|optimizing firstname.lastname@example.org (glen herrmannsfeldt) (2011-08-12)|
|Re: optimizing email@example.com (2011-08-13)|
|Re: optimizing firstname.lastname@example.org (Hans Aberg) (2011-08-13)|
|Re: optimizing email@example.com (Walter Banks) (2011-08-14)|
|Re: optimizing firstname.lastname@example.org (2011-08-15)|
|Re: optimizing email@example.com (Volker Birk) (2011-08-15)|
|Re: optimizing firstname.lastname@example.org (Hans Aberg) (2011-08-15)|
|Re: optimizing email@example.com (glen herrmannsfeldt) (2011-08-15)|
|From:||firstname.lastname@example.org (Anton Ertl)|
|Date:||Sat, 13 Aug 2011 12:38:43 GMT|
|Organization:||Institut fuer Computersprachen, Technische Universitaet Wien|
|Posted-Date:||14 Aug 2011 20:28:07 EDT|
glen herrmannsfeldt <email@example.com> writes:
>A recent post to comp.lang.fortran on optimization reminded me of
>something I thought about some time ago. Someone was wondering if any
>optimization was done at link time. In the case of Fortran, the
>answer is usually no.
>It seems to me, though, that in the case of RISC, and even more in the
>case of VLIW processors like Itanium, delaying the final optimization
>and code generation pass would be useful.
I would expect that most Fortran compilers can do this, not because
it's useful in practice, but because they want to shine at SPEC CPU
benchmarketing (which contains Fortran programs).
As for the usefulness in practice: Link-time optimization increases
link time and therefore slows down development. Many projects use
dynamically linked libraries even for modules specific to the project;
one of the reasons it to avoid the slowness of static linking, and
making that even slower is out of question (my impression is that
these are usually C++ projects, though).
A frequently encountered meme in discussions is: developing with using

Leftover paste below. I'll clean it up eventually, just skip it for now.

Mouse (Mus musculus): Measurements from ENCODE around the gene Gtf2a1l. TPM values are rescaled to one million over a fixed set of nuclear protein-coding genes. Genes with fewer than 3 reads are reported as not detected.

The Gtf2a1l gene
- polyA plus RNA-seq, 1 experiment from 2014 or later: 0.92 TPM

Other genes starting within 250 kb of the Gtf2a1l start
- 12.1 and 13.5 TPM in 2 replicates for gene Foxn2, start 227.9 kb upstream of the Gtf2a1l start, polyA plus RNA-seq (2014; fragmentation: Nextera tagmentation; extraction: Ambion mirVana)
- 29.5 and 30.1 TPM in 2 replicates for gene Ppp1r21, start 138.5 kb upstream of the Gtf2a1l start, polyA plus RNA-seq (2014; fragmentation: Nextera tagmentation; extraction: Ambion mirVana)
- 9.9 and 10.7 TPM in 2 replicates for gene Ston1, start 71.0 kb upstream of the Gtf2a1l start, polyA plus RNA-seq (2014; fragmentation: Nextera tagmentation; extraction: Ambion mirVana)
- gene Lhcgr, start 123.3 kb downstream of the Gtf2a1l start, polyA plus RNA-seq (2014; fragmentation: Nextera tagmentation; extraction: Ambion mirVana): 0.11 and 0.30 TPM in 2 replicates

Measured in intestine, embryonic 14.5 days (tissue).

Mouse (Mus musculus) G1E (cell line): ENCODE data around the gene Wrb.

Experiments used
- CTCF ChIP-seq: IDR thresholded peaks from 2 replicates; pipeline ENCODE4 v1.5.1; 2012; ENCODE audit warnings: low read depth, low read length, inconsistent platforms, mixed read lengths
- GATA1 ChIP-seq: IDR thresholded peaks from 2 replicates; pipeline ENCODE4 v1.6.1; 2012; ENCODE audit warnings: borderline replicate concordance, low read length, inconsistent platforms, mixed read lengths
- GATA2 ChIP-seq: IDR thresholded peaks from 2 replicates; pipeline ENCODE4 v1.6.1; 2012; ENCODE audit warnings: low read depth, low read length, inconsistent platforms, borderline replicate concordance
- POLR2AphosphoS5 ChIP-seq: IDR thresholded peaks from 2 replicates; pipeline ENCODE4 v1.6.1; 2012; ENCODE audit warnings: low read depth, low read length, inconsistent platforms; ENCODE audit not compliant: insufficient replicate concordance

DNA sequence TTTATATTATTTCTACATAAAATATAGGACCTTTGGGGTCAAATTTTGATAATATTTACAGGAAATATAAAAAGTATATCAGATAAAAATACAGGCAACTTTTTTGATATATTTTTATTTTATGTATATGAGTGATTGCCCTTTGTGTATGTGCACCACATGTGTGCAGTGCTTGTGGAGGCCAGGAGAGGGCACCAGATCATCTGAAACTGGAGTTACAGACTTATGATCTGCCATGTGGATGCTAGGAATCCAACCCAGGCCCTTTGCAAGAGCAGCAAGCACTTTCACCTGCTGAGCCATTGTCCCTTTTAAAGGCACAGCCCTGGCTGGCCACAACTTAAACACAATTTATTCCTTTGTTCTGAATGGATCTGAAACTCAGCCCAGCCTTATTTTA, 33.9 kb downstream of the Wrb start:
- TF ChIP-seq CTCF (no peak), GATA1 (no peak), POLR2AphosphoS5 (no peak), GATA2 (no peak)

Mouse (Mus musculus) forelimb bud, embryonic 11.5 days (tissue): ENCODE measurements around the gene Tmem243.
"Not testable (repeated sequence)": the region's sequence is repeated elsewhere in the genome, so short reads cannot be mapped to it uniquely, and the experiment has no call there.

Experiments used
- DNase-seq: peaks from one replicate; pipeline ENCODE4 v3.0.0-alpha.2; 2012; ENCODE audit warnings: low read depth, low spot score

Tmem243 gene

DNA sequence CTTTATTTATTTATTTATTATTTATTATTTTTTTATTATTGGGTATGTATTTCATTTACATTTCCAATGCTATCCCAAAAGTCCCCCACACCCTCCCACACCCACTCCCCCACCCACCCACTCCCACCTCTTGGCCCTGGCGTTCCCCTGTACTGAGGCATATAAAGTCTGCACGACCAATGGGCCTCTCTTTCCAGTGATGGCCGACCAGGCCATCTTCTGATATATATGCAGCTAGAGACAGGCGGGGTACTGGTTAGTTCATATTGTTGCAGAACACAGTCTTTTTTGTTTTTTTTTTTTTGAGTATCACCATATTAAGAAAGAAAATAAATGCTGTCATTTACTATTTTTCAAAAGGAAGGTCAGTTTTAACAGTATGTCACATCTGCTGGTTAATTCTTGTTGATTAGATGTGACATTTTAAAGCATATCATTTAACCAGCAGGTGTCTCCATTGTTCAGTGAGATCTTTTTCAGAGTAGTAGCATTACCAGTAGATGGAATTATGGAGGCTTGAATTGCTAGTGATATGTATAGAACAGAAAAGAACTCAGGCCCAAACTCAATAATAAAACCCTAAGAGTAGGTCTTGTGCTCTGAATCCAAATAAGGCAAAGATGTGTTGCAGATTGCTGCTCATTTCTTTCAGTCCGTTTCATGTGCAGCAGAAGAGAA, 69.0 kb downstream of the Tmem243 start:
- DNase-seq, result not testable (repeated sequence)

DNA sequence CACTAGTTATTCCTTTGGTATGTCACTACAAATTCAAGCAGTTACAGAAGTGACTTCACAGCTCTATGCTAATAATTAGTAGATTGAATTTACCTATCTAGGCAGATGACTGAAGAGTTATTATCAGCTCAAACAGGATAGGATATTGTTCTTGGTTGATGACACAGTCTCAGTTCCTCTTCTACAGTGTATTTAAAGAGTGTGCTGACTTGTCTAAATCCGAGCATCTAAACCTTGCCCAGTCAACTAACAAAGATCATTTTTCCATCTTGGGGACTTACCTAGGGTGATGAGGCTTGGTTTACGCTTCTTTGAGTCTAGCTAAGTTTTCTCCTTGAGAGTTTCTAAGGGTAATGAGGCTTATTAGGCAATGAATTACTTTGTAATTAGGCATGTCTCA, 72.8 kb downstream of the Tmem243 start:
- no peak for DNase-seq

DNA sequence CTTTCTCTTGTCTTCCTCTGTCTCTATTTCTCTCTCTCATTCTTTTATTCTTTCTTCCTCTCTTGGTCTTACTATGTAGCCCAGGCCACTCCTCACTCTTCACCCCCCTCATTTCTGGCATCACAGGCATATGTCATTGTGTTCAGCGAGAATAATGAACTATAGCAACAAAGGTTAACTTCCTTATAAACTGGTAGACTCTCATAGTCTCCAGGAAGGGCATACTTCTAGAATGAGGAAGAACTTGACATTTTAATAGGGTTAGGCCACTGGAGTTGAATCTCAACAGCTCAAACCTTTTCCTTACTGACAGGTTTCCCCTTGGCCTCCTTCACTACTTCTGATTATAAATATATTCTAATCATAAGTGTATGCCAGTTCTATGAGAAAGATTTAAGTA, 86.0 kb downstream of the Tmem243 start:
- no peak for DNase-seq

fast compilation options for development and slower compilation
producing better code for production. However, many compilers these
days take the liberty to produce code that behaves differently when
changing optimization options (or, as slipped from one compiler
maintainer, "miscompiling" programs with higher optimization options
(normally the compiler maintainers use some euphemism instead)), most
developers soon give up on that plan. The other reason is that the
intended production version turns out to need another change and thus
becomes another development version; or the reversal: the program is
worked on until the deadline is here; there was never any time to
compile slowly and test the result (and if there was, the test would
fail because of the miscompilation thing mentioned above, so the
developer would revert back to the development version).
For supercomputing applications, I can imagine that the disadvantages
of link-time optimizations weigh relatively less heavily, but I also
imagine that the advantages are also smaller: They tend to spend a lot
of time in inner loops, so the benefits of optimizing function call
overhead are relatively small.
>It could be done at run time, or, more likely, at program install
Both approaches have been tried: the "run-time" approach in JIT
compilers and dynamic binary translators; the "program install time"
approach in ANDF. JIT compilers are quite successful, ANDF never took
M. Anton Ertl
[ANDF had the usual UNCOL problems. See subsequent messages for more
on successful whole program optimizers. -John]
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